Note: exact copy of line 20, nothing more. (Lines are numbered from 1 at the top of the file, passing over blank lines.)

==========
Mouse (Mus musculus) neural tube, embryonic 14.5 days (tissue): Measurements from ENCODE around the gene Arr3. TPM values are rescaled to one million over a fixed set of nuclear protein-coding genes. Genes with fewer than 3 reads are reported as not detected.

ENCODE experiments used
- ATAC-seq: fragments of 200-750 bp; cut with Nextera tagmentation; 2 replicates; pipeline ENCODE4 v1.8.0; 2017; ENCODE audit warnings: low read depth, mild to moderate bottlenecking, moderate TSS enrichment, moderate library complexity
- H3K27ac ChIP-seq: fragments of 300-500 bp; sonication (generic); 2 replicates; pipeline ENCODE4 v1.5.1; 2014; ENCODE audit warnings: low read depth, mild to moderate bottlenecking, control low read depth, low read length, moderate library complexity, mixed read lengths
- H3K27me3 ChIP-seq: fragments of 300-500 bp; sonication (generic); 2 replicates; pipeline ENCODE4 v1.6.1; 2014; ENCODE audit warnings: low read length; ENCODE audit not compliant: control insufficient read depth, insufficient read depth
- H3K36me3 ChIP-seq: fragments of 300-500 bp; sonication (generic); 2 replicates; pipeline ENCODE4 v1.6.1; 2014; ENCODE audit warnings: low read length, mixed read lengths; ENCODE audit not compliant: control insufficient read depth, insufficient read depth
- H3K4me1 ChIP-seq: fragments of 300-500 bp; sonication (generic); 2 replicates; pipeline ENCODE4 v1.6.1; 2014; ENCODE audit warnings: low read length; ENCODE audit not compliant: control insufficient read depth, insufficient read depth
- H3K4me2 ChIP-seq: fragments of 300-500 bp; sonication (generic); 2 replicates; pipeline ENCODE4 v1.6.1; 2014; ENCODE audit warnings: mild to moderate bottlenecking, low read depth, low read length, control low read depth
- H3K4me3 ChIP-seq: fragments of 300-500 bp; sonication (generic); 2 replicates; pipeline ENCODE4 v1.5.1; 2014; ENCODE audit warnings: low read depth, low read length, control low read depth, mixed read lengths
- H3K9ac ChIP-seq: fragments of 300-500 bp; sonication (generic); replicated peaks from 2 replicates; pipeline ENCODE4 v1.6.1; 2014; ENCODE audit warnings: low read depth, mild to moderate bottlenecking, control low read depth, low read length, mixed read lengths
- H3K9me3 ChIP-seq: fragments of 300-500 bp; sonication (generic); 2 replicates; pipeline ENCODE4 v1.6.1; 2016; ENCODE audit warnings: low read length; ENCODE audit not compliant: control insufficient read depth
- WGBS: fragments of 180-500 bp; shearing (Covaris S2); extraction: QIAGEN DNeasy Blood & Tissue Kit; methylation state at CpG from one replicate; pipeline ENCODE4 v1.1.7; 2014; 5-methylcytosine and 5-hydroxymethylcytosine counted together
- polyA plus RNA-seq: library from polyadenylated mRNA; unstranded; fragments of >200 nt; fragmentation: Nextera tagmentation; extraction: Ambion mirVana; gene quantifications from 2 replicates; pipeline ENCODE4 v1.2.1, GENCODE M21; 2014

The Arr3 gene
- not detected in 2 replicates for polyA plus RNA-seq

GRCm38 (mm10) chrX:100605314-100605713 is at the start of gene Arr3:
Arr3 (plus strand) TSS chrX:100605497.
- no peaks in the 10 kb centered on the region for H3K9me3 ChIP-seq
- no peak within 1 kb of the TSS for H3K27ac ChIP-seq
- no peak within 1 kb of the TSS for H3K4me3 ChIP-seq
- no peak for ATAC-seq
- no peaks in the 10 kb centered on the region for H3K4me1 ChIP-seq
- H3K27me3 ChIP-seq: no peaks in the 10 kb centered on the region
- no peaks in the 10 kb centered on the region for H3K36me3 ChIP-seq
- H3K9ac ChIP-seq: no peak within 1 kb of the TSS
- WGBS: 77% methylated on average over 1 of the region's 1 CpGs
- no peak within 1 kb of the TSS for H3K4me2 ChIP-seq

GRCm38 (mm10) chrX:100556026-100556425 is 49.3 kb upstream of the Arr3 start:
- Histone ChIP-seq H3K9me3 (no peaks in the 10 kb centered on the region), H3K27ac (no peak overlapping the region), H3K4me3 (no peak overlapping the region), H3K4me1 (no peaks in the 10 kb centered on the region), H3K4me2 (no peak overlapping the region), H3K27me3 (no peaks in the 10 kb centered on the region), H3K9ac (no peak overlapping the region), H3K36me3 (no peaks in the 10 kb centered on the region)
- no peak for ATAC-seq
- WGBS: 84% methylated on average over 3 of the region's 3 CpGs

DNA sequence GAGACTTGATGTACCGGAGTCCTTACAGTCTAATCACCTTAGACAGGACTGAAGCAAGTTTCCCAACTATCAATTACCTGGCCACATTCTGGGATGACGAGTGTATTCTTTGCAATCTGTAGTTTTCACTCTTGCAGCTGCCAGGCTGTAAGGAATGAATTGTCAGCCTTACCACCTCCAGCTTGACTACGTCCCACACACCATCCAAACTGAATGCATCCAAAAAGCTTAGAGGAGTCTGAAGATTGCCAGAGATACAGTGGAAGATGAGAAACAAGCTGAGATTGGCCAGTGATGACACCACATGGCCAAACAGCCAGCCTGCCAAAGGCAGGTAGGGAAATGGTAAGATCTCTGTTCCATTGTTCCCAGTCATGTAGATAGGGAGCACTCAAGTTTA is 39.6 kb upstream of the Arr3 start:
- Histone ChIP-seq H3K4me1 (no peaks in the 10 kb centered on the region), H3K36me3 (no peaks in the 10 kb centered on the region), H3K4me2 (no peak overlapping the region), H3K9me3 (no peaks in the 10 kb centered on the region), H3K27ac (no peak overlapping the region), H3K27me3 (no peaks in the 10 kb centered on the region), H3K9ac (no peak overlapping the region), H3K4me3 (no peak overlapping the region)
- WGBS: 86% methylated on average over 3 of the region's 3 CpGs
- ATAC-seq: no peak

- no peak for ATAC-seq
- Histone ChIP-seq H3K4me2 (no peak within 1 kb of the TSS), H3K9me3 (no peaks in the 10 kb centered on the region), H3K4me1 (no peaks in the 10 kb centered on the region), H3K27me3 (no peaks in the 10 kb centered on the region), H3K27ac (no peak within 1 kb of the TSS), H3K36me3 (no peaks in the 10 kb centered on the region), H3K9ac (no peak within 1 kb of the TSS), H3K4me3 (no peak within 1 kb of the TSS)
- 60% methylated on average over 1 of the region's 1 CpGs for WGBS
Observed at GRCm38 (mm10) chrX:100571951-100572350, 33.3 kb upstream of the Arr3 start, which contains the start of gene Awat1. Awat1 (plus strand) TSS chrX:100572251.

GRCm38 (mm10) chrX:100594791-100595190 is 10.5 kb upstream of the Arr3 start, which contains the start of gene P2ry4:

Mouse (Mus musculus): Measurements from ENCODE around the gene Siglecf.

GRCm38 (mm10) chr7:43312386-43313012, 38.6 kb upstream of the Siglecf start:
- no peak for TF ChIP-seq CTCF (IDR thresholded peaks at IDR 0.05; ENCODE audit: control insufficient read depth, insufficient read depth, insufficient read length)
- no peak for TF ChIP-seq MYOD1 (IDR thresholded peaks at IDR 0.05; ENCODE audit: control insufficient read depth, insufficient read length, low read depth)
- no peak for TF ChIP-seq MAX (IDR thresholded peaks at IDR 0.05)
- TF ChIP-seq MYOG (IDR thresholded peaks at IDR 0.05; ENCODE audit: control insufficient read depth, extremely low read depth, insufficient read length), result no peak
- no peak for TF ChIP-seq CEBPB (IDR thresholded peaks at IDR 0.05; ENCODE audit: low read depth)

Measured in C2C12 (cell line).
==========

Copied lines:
- no peak within 1 kb of the TSS for H3K4me3 ChIP-seq